Throughout the week at the Ross Institute Summer Academy, visiting experts and Ross mentors, faculty, and administrators have been examining complex issues related to Earth’s sustainability. The goal is to discuss and synthesize the available data, theories, and critical thinking and introduce new content and ideas into the Ross School curriculum to educate students and prepare them to take action to benefit the global community.
Ross mentors, faculty and renowned experts are gathered at the School in East Hampton this week for the Ross Institute Summer Academy conference, “Human Species Impact and Our Planet: Educating Children for Action.” Attendees are engaged in critical dialogues with the goal of improving the Ross School curriculum, education, and experience for students.
The lectures discuss the evolution of the universe, man, systems, society and consciousness; and how human behaviors and “chaos theory” are manipulating our global resources and realities.*
Renowned scholars, experts, and educational practitioners are gathered at Ross Upper School August 18–22 for Ross Institute’s Summer Academy conference, “Human Species Impact and Our Planet: Educating Children for Action.” Speakers will discuss human evolution and critically examine Earth’s sustainability crisis as both an early childhood–grade 12 education issue and a youth rights issue.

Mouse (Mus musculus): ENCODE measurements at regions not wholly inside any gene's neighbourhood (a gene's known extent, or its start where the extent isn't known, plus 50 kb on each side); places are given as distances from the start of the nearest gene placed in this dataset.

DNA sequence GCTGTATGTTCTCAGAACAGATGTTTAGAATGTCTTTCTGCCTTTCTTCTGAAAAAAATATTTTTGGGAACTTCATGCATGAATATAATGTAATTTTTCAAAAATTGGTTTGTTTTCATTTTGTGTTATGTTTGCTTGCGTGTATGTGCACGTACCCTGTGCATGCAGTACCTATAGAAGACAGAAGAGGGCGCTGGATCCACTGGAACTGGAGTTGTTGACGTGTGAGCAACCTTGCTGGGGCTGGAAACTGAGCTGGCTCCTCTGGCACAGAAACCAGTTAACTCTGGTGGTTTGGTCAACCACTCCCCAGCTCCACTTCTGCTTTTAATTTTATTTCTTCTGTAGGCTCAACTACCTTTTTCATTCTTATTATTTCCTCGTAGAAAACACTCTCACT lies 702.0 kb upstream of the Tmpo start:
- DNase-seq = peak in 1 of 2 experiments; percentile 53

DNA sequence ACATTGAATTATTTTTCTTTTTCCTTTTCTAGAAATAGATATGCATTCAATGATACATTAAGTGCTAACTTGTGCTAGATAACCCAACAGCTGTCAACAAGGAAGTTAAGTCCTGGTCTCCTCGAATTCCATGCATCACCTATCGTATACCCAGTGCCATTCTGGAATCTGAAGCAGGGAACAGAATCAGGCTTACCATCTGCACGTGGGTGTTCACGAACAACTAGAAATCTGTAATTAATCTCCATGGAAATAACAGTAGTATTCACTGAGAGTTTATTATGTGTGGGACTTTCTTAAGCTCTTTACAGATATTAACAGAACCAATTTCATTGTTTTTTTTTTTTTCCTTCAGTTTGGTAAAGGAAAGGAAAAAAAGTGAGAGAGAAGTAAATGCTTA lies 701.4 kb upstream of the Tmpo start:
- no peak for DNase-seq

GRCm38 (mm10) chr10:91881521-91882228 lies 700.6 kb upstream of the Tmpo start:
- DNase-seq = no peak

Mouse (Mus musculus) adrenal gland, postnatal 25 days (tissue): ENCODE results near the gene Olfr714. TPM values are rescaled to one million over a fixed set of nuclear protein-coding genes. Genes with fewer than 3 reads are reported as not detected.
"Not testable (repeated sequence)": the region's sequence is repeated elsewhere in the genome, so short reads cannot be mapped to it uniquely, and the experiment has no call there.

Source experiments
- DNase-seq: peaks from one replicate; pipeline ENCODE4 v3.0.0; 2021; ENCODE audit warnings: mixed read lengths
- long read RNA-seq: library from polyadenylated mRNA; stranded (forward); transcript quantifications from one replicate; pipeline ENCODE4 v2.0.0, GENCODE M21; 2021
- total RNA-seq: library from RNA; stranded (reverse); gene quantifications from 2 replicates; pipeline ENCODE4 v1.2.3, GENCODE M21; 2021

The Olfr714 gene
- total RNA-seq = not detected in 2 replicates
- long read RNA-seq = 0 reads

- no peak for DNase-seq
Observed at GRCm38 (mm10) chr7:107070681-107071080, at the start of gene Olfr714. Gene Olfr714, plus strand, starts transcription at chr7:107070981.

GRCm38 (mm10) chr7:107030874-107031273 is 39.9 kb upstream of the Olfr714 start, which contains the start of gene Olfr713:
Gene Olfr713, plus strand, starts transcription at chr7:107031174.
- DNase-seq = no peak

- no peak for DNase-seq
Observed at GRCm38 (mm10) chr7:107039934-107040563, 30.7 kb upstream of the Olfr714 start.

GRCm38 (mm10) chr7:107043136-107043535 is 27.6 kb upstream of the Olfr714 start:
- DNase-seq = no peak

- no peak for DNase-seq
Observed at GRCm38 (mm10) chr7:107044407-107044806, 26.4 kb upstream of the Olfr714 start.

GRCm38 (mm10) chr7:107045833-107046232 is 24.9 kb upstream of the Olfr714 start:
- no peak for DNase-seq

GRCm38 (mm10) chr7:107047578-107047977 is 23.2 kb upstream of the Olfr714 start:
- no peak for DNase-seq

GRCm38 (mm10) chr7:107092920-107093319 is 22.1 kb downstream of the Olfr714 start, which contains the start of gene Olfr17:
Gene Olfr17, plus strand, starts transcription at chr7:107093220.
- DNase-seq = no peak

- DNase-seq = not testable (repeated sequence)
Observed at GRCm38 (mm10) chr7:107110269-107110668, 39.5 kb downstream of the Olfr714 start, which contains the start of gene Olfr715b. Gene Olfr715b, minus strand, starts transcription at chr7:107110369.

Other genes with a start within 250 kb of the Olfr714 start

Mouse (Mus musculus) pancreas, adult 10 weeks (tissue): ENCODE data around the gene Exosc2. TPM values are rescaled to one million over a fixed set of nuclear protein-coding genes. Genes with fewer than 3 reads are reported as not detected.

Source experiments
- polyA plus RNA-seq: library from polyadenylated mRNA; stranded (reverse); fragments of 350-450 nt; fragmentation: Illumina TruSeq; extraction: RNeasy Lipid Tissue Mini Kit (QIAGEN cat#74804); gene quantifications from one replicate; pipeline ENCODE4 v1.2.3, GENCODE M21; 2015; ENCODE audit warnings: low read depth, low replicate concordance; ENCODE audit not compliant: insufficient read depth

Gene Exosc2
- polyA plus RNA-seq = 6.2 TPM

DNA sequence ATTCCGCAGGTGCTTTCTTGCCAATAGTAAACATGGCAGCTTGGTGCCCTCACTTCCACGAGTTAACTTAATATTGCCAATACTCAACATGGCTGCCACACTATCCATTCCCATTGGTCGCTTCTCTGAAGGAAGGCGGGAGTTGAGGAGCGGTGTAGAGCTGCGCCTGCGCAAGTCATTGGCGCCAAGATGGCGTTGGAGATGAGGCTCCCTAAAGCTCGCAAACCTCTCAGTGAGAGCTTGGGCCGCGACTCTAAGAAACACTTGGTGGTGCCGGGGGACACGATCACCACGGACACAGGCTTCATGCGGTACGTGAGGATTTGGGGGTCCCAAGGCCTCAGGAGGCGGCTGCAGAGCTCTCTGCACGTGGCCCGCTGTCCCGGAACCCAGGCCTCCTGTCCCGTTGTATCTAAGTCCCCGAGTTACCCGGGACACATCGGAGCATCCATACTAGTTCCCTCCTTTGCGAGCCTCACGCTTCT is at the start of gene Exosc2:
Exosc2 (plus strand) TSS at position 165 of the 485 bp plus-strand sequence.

To mark the end of Summer Term @Ross on August 7, students in the four ESOL classes presented what they learned via theatrical and visual productions to an audience of faculty, staff, and peers. To prepare, classmates worked as a large group, in smaller teams, or individually to interpret and perform classical English literature, Greek mythology, and popular American songs.
On August 2, their last Saturday of Summer Term, students traveled to Brooklyn for some fun at Coney Island, the historic beach and boardwalk famous for its Luna Park amusement rides, roller coasters, eclectic side-show circus exhibits, and the original Nathan’s Famous hot dog restaurant.
In the Media Studies class, taught by Ross School’s dean of the same department Alexis Martino, students are currently working with their photographs taken during a recent trip to the beach. A wealth of artistic talent is captured in their pictures of classmates in black and white and action shots in vivid color. They are currently editing and printing display-quality photographs.
In the advanced and intermediate level ESOL classes, students are reading and interpreting literary classics by famous playwrights and authors including Geoffrey Chaucer and Shakespeare. For their final Summer Term projects, students will prepare a visual and oral presentation associated with their studies.